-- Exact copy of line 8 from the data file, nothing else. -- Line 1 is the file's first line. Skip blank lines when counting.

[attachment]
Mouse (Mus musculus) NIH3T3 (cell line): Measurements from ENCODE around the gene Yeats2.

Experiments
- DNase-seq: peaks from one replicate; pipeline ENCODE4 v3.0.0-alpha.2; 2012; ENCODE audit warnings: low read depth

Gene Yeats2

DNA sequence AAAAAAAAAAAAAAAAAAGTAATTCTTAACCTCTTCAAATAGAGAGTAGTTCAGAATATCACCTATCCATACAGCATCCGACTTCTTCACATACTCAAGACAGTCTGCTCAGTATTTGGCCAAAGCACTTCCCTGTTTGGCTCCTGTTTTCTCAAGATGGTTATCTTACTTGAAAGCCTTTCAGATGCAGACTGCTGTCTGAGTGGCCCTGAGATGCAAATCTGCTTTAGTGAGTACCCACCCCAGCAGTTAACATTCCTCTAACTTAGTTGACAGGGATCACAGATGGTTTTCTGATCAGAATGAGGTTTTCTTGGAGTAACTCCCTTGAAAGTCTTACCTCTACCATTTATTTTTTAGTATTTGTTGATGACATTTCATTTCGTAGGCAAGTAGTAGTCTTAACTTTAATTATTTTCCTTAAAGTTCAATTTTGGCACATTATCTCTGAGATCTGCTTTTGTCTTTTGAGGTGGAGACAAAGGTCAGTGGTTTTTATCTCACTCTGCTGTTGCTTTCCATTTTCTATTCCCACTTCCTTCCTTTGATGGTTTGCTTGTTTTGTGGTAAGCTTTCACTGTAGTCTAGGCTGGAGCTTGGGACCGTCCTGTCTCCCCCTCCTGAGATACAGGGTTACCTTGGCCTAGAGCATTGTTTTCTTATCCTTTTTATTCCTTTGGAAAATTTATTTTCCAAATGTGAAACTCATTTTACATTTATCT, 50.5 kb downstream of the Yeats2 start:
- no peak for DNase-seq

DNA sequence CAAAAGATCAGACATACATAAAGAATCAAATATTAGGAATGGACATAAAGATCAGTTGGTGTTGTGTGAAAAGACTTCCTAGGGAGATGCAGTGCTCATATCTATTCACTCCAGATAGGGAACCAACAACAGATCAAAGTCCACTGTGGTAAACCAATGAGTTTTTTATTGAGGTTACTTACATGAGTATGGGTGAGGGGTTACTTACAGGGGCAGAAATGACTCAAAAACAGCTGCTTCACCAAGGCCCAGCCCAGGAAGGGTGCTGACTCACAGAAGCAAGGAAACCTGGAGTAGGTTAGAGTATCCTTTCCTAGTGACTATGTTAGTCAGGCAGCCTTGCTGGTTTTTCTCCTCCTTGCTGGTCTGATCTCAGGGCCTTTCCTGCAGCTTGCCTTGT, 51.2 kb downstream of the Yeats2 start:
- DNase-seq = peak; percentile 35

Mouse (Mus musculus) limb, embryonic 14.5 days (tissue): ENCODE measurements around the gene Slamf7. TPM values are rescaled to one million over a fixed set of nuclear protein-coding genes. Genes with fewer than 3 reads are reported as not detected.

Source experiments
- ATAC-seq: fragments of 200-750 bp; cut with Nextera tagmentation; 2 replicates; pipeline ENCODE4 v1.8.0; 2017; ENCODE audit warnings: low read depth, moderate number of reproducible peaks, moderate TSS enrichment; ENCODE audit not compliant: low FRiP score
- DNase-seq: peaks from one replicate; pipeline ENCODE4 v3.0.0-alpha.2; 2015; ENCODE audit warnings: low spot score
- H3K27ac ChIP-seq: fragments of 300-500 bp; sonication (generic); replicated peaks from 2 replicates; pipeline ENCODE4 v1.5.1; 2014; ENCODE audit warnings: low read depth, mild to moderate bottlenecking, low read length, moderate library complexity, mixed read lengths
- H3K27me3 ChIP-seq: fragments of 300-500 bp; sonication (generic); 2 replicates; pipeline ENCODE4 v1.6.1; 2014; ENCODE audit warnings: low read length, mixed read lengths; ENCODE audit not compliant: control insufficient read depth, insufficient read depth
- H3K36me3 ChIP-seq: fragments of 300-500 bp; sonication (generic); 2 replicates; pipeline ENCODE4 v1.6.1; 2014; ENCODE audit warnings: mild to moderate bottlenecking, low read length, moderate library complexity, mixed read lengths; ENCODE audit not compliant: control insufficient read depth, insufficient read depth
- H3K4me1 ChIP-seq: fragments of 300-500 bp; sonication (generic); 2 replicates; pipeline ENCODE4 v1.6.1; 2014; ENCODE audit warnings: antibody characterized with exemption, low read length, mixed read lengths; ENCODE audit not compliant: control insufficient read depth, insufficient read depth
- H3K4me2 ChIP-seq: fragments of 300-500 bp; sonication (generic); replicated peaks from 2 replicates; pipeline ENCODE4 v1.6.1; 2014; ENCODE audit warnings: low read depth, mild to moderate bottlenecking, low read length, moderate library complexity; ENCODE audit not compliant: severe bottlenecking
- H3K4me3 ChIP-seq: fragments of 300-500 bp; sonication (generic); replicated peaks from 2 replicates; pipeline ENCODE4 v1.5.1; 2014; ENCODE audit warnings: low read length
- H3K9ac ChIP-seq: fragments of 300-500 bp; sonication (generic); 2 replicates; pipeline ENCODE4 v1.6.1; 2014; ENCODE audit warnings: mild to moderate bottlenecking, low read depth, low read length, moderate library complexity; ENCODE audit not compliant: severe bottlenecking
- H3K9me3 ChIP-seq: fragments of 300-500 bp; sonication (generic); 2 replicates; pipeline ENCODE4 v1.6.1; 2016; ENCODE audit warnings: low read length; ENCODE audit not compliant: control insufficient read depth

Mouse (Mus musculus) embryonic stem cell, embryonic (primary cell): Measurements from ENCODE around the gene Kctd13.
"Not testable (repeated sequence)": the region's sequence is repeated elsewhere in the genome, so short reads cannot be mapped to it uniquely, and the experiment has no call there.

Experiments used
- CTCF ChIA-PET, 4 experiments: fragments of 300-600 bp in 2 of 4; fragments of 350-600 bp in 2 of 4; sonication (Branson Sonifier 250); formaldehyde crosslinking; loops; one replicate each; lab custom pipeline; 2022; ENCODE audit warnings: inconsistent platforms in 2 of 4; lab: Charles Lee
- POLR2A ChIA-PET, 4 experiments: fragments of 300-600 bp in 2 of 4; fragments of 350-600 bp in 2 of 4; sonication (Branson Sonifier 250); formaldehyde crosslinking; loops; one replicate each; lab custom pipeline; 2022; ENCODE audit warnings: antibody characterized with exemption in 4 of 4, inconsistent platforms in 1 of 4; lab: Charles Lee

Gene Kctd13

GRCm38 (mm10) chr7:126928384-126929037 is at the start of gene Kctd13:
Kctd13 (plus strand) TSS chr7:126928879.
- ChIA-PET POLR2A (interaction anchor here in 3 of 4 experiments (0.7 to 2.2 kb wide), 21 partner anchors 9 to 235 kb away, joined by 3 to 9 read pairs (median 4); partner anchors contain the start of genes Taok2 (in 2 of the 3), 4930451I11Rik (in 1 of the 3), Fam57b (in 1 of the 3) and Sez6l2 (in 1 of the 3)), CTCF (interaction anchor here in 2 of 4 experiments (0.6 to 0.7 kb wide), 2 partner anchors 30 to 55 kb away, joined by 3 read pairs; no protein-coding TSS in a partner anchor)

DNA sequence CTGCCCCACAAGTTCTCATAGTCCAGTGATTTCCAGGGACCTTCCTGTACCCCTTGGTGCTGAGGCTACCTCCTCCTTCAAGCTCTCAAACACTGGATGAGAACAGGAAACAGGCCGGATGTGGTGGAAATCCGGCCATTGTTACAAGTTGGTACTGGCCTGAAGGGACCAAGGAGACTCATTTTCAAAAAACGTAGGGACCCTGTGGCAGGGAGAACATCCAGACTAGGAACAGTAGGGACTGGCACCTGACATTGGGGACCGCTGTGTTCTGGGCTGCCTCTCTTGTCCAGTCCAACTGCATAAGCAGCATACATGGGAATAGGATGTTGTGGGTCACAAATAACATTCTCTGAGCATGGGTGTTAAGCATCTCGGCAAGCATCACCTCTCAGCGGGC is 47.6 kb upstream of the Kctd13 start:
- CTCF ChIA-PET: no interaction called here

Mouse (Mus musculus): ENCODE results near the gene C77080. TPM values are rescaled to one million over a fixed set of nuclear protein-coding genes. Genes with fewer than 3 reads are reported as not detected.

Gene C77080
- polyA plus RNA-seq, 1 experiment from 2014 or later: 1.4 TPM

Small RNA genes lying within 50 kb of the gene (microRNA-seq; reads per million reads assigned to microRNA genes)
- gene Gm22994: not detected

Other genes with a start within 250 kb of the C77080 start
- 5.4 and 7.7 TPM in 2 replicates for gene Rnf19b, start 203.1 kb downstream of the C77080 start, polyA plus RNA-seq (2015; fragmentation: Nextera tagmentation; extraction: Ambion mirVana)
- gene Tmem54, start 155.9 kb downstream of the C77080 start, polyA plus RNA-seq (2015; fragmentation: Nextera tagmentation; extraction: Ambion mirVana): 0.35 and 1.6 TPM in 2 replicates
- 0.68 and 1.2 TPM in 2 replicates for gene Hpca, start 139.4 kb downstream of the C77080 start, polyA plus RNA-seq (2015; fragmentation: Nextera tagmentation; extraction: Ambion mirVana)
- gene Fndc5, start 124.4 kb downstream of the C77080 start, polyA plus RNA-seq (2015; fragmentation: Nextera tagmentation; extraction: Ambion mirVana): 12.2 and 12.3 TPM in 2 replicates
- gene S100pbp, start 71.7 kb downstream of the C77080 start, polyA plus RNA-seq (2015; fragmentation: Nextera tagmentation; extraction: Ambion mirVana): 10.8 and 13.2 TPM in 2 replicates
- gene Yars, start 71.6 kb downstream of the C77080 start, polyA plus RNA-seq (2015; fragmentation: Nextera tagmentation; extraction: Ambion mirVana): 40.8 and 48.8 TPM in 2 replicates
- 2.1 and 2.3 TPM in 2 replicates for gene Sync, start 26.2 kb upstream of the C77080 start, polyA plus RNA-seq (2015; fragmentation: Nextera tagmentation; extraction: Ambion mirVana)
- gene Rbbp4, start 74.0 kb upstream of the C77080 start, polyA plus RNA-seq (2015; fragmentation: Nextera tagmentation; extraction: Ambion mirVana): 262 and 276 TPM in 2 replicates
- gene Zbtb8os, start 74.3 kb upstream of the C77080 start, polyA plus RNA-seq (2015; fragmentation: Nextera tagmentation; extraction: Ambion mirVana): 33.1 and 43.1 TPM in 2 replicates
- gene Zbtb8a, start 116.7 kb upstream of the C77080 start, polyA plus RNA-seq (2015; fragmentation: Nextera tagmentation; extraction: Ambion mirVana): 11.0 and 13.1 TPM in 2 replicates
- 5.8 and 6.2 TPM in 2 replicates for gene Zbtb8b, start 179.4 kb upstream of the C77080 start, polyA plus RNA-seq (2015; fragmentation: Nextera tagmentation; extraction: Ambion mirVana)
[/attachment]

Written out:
- DNase-seq = peak; percentile 35